Friday, May 9, 2014

Former chief counsel again comments on STORIS export at MARAD symposium

On Tuesday, May 6, the U.S. Maritime Administration held an event called National Maritime Strategy Symposium II. This was held at the U.S. DOT Headquarters.

The purpose of the public MARAD/MTSNAC meeting was to identify domestic maritime opportunities that can be incorporated into a National Maritime Strategy to guide public and private Marine Transportation activities into the future. The results of this second symposium will be considered along with those from the January 2014 symposium to help shape the National Maritime Strategy being developed by MARAD.

A description of the event, it’s goals and discussion points is here:

At the Tuesday MARAD symposium, former MARAD Chief Counsel Denise Rucker Krepp addressed issues related to shipbreaking, including the deplorable conditions in overseas scrapyards like the operations at Bangladesh, profiled in the May issue of National Geographic magazine, the posts of which were shared here on April 23.

And once again, as she did at the March 12 U.S. Coast Guard Shipping Coordinating Committee Meeting, Ms. Krepp spoke of the illegal sale and export of STORIS for breaking in a Mexican shipyard. This was discussed within the context of ensuring that U.S.-flagged vessels are responsibly dismantled and recycled in U.S. facilities. This protocol helps guarantee that hazardous materials are properly contained and disposed of following the high standards established through U.S. Federal Law rather than being exported to a lesser-developed country with less effective environmental regulation. It also ensures that the associated jobs that are created through the domestic scrapping programs aren’t outsourced to foreign scrapping facilities like those in Bangladesh, where worker and environmental safety considerations are nil. U.S. ships are commonly reflagged to facilitate this kind of export. There is no indication that STORIS was reflagged for export, but as a U.S. government vessel, there are other considerations.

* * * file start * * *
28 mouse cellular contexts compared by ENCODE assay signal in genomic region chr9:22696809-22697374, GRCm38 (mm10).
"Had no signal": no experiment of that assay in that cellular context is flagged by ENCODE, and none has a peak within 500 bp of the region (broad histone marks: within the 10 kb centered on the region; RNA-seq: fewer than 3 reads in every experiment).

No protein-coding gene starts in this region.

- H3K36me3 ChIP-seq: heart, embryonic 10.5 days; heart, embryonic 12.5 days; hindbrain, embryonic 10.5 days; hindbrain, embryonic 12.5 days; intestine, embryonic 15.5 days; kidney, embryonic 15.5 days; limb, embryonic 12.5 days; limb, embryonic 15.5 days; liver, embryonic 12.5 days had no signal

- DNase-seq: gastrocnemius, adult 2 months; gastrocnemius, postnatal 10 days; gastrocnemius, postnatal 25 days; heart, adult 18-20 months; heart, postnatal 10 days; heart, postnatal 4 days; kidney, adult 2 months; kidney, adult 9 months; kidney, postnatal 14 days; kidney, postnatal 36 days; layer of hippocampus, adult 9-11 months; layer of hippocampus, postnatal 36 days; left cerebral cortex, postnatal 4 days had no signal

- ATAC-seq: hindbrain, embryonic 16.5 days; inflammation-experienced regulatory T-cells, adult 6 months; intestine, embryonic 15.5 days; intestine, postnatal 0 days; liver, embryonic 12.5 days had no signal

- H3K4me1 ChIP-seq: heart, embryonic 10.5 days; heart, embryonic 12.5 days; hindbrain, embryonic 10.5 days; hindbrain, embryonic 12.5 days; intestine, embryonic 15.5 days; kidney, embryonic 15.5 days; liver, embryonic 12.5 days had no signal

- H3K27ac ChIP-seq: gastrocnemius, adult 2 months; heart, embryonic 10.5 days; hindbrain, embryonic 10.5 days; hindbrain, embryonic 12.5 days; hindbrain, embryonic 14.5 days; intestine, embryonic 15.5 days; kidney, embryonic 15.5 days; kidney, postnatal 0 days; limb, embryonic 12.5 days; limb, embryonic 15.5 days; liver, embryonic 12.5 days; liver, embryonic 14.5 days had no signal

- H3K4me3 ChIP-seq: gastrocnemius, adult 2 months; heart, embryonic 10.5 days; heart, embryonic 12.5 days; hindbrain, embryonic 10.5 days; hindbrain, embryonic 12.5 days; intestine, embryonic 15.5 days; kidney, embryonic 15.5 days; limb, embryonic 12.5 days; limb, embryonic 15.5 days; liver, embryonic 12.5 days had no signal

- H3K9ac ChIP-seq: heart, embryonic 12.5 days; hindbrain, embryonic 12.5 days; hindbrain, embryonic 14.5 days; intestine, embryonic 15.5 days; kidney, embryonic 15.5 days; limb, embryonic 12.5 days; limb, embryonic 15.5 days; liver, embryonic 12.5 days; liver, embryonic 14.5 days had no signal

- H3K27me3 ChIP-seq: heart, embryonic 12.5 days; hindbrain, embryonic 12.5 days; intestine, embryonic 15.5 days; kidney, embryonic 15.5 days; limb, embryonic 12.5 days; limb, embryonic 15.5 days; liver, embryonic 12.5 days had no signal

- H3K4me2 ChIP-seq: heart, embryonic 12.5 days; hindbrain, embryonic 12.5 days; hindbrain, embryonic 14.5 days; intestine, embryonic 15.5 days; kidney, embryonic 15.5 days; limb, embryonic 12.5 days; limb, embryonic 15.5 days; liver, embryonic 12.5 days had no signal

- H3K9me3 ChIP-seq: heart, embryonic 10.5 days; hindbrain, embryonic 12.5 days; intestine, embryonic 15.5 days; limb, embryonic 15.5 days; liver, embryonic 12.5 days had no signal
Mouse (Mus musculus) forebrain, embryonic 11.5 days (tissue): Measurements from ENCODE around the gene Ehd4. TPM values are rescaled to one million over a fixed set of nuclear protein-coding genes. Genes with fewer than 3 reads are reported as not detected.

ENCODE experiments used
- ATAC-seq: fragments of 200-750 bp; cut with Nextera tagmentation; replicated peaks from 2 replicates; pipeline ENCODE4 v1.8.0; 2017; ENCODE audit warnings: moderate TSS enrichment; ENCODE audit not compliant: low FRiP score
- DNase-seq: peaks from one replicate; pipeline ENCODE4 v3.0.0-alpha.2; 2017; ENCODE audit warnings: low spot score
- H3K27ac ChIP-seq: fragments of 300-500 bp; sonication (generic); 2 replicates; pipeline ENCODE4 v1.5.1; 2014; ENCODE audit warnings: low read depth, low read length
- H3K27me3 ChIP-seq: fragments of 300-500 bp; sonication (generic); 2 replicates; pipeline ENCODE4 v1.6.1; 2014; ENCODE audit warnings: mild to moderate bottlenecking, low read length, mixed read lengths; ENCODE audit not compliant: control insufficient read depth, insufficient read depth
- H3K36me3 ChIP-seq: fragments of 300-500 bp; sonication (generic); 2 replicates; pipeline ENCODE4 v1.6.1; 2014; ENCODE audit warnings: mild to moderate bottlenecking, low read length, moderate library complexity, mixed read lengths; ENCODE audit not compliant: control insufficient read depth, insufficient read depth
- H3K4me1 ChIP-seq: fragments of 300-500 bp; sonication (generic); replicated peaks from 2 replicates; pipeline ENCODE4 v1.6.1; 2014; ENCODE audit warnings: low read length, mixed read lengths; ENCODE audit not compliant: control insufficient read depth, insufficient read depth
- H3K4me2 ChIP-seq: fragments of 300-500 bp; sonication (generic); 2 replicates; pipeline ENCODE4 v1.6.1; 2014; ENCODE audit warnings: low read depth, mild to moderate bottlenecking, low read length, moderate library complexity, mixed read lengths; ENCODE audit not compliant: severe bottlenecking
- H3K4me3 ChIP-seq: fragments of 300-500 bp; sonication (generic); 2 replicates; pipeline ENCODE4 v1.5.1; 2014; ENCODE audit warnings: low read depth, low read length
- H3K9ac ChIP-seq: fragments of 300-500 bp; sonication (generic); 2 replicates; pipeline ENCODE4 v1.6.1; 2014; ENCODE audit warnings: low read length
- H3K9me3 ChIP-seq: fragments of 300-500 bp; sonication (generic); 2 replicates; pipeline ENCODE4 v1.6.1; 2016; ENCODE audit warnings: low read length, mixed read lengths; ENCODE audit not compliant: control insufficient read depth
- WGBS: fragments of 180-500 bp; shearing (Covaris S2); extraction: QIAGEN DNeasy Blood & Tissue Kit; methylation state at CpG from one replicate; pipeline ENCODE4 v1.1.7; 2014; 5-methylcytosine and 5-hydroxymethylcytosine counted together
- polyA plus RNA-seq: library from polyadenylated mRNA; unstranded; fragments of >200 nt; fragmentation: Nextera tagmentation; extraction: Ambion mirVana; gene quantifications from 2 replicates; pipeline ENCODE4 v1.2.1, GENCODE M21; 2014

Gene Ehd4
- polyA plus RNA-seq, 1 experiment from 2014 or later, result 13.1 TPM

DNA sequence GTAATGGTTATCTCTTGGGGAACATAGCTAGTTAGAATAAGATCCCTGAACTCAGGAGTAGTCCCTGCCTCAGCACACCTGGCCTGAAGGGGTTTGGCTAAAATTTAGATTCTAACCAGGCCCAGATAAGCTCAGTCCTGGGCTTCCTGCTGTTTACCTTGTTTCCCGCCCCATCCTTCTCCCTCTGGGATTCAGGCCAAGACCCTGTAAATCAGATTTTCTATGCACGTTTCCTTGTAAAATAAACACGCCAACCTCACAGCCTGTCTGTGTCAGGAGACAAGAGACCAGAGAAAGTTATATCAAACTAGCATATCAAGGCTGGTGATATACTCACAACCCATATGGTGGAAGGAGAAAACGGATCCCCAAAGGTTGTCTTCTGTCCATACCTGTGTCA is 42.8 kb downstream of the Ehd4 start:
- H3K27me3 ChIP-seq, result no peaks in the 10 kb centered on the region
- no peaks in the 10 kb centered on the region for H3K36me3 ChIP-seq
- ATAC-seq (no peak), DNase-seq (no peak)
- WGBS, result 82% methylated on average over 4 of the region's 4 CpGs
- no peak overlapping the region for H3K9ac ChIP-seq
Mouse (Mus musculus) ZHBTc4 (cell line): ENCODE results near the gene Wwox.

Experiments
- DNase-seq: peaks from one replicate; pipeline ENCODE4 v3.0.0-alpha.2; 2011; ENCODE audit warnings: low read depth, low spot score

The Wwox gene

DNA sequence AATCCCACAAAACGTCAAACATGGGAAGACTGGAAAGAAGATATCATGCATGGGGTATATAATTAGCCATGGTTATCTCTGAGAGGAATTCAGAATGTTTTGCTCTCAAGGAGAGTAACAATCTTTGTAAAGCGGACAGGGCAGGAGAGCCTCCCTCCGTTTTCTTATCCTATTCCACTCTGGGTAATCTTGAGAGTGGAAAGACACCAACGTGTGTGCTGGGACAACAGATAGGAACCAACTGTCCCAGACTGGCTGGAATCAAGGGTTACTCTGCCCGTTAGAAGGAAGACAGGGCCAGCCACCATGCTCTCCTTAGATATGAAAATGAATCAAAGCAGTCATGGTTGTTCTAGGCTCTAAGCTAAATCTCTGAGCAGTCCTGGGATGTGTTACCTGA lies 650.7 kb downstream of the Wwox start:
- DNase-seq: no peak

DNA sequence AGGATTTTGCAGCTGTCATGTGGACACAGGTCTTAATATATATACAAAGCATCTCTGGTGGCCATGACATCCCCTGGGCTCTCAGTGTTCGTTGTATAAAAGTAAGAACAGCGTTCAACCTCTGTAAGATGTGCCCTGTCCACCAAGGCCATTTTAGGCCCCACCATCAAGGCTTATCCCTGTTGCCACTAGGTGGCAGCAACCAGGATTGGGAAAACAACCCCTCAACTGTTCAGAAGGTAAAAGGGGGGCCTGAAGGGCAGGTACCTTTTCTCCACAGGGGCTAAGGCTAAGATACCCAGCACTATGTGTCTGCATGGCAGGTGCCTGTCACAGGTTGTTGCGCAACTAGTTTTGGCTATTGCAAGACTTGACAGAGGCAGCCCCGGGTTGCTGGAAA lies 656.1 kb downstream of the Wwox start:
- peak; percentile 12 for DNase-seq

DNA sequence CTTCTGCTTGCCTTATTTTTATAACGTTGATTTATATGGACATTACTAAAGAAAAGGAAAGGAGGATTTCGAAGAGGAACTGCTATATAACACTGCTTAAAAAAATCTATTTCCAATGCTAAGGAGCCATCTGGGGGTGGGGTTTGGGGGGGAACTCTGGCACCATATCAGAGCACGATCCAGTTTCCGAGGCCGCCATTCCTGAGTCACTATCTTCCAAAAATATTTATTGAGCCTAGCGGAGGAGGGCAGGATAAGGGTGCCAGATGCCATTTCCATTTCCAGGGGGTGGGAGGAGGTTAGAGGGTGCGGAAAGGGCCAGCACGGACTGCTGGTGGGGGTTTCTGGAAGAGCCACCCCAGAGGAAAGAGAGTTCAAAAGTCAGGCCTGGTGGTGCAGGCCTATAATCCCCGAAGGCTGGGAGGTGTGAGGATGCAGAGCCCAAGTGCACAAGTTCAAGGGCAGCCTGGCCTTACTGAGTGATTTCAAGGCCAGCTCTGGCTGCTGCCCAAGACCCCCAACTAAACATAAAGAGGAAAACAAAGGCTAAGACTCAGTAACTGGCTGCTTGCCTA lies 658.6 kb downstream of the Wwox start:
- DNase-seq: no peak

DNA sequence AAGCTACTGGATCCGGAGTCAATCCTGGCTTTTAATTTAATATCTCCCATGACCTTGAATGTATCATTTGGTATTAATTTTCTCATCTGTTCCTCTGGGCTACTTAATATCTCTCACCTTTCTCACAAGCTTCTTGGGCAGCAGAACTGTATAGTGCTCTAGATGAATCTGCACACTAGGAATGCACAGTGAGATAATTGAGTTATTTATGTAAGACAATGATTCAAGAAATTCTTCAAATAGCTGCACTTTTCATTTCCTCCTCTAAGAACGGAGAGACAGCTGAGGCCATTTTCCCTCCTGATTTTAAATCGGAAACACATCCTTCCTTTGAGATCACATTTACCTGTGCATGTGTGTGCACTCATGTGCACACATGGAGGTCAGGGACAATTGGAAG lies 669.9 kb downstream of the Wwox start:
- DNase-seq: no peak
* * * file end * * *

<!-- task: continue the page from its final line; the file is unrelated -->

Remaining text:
For the sake of brevity, Ms. Krepp’s comments and context regarding STORIS are as follows:

“…The U.S. domestic recycling facility encourages MARAD to promote the use of domestic recycling facilities in lieu of those in Bangladesh and similar countries. U.S government vessels should be scrapped in the U.S. It's the law. Section 3502 of the 2009 Duncan Hunter National Defense Authorization Act requires all U.S. government vessels to be scrapped at U.S. metal recycling facilities. See

Sadly, the law isn't being followed consistently. Last fall, the General Services Administration allowed the USCG STORIS to be exported from the Suisun Bay fleet to Mexico for scrapping. FOIA’d documents since released, show that despite warnings to the Environmental Protection Agency, General Services Administration (GSA), and the Coast Guard prior to releasing the vessel, no federal agency, including MARAD, was willing to stop its departure. A group of dedicated maritime preservationists had tried to work with the Coast Guard and GSA to turn the STORIS into a museum ship, but they weren't successful.

The Maritime Administration also allows commercial flag ships to leave the U.S. registry to be scrapped abroad. It's easy. The owner merely submits paperwork to MARAD for processing.  The 2010 and 2011 Annual MARAD highlights the significant number of vessels that reflagged simply to be scrapped in India and China.  See  Each time MARAD signed off on the paperwork, people in Louisiana, Texas, and elsewhere lost job opportunities…”

While Ms. Krepp has a professional obligation and primary consideration for her representation of the domestic ship recycling facilities operated by EMR/Southern Recycling, her acknowledgement of the efforts to preserve STORIS for use as a maritime museum are appreciated. As a former U.S. Coast Guard officer, Ms. Krepp would understand and appreciate the importance of STORIS and her history. These comments read into the record for the event are a permanent official recognition of the complicity of the U.S. Coast Guard, General Services Administration and the Environmental Protection Agency (as well as MARAD, as physical custodians of the ship following her decommissioning) in allowing STORIS to be exported. It was also Ms. Krepp that has pointed out that the excessing and sale of STORIS was illegal under 40 U.S.C. 548 because the ship’s displacement exceeded 1,500 tons.  

The docket for the event is listed here:

I encourage you to take the time and read them.

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